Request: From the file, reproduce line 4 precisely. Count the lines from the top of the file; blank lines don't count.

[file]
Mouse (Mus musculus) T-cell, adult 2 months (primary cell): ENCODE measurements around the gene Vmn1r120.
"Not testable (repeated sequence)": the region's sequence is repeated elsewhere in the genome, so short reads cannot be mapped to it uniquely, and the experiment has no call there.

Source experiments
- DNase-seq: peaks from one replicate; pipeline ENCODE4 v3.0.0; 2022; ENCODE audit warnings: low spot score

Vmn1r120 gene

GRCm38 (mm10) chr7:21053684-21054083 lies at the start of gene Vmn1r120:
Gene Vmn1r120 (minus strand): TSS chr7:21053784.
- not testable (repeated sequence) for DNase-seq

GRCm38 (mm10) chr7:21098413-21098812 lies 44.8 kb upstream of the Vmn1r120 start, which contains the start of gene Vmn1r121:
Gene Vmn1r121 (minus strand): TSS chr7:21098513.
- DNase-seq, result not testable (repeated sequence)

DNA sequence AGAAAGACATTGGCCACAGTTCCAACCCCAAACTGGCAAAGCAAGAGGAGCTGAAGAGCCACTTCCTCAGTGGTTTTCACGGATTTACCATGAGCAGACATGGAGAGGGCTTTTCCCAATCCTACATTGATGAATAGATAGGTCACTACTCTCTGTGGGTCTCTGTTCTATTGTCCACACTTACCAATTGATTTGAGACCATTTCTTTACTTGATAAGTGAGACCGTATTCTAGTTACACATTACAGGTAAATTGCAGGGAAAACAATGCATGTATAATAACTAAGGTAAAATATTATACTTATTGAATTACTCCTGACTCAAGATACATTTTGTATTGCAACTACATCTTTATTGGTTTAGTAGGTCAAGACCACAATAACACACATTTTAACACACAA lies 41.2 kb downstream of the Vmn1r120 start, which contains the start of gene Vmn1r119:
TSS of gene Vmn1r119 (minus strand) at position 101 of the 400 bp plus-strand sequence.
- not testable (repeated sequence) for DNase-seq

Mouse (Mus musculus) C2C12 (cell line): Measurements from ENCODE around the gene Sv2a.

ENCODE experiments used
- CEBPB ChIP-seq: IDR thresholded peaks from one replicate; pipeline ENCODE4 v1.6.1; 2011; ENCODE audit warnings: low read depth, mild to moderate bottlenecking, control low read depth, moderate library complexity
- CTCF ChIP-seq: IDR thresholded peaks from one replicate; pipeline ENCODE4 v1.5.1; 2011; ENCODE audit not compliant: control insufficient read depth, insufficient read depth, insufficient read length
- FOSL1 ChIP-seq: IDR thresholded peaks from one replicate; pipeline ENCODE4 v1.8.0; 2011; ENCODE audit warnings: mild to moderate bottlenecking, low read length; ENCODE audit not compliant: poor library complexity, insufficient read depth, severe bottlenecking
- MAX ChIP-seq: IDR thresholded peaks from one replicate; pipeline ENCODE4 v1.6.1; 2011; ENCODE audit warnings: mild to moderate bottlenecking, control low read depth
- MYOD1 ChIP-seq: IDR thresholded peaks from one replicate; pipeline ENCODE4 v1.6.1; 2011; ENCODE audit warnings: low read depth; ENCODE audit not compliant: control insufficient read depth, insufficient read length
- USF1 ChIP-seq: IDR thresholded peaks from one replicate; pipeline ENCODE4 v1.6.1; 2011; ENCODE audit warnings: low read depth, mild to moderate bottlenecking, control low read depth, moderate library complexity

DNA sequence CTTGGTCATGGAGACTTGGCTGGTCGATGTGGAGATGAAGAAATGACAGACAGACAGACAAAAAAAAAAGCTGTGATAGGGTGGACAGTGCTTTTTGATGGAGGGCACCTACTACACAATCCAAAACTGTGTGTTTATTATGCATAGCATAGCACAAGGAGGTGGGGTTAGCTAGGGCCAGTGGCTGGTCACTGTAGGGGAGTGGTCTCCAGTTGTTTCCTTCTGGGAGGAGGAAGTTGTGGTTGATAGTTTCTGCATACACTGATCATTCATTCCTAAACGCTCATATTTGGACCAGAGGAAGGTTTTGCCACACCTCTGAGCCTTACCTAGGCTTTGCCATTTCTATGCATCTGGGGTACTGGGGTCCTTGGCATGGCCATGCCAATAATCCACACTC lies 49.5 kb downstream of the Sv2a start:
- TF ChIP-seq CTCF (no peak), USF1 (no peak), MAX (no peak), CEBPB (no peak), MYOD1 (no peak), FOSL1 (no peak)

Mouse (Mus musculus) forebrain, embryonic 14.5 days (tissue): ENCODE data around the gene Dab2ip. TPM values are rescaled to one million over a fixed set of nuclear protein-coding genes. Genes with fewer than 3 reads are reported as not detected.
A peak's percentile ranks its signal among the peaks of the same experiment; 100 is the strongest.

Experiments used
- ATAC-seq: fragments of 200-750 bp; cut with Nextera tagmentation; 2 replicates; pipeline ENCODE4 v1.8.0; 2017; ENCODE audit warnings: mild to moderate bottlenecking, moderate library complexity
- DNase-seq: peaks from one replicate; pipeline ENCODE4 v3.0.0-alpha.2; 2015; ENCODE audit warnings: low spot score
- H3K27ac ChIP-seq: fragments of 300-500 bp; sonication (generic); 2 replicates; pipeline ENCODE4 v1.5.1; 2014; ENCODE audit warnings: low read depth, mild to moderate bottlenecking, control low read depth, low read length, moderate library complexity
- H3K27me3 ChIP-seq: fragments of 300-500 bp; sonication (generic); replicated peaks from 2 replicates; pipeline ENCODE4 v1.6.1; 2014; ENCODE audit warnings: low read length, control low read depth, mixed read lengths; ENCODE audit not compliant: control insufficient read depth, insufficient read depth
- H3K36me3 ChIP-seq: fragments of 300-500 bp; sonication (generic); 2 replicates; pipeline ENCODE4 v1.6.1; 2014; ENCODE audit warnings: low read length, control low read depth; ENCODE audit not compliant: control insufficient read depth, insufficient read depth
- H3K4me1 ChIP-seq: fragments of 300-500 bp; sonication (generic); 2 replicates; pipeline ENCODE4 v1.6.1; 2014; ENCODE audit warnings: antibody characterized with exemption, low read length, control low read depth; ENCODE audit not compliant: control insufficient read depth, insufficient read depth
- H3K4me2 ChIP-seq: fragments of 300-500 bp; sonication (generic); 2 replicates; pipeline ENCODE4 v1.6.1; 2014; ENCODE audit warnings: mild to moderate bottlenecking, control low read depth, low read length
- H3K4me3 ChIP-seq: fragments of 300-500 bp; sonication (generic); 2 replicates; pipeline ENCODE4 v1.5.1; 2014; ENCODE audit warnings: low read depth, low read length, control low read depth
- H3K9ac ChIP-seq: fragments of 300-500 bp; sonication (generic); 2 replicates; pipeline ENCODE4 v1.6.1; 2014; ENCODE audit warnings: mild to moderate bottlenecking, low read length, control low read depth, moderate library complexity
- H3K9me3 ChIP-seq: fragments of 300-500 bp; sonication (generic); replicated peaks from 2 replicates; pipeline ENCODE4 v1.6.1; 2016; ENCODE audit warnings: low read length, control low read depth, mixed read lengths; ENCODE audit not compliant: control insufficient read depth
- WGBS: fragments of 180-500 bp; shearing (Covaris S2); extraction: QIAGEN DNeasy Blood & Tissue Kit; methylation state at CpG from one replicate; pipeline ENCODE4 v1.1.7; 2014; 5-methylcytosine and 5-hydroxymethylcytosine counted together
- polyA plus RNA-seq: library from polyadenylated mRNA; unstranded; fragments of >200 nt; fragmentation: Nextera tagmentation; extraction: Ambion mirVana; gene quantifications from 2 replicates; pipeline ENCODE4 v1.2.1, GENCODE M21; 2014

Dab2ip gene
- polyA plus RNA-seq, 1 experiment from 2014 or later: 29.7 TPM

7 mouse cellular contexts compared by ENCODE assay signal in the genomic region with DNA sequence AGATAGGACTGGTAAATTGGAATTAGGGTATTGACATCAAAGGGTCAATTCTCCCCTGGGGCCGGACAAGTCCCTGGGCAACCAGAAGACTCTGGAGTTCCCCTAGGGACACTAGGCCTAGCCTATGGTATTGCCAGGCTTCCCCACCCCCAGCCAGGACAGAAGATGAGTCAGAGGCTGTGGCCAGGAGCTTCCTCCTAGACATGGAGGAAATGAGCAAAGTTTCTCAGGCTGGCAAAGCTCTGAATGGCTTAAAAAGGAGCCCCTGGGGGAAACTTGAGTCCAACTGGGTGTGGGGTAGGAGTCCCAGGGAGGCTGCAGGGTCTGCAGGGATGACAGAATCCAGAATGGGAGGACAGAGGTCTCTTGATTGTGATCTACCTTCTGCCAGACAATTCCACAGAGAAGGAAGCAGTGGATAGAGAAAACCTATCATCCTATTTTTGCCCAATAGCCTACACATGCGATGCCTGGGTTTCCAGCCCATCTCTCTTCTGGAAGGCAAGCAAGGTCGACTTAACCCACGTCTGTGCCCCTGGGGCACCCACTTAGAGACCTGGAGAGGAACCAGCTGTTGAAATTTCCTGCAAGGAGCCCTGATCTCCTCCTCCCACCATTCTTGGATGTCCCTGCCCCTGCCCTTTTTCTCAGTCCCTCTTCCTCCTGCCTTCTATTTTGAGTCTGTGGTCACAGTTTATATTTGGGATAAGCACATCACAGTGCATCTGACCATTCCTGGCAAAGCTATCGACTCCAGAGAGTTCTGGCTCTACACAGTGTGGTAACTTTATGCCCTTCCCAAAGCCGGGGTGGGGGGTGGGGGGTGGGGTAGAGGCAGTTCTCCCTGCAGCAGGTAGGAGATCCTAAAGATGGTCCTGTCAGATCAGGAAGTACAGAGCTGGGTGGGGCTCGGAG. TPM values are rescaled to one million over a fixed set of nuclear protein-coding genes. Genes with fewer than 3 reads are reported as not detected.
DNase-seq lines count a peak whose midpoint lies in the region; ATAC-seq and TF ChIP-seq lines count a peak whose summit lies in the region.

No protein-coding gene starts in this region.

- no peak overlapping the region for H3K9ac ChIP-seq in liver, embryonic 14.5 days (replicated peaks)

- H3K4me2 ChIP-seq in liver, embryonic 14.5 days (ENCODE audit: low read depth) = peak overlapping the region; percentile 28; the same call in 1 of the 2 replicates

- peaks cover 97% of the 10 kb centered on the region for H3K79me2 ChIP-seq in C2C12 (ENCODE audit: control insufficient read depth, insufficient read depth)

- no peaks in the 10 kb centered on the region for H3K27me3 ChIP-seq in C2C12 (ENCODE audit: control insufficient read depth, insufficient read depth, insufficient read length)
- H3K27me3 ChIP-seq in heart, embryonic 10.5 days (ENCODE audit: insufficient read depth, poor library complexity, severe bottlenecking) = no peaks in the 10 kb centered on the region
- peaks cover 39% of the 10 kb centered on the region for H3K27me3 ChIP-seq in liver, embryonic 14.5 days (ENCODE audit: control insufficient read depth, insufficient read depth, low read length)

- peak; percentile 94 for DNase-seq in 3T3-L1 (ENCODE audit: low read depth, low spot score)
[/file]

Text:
- DNase-seq: peaks from one replicate; pipeline ENCODE4 v3.0.0; 2022; ENCODE audit warnings: low spot score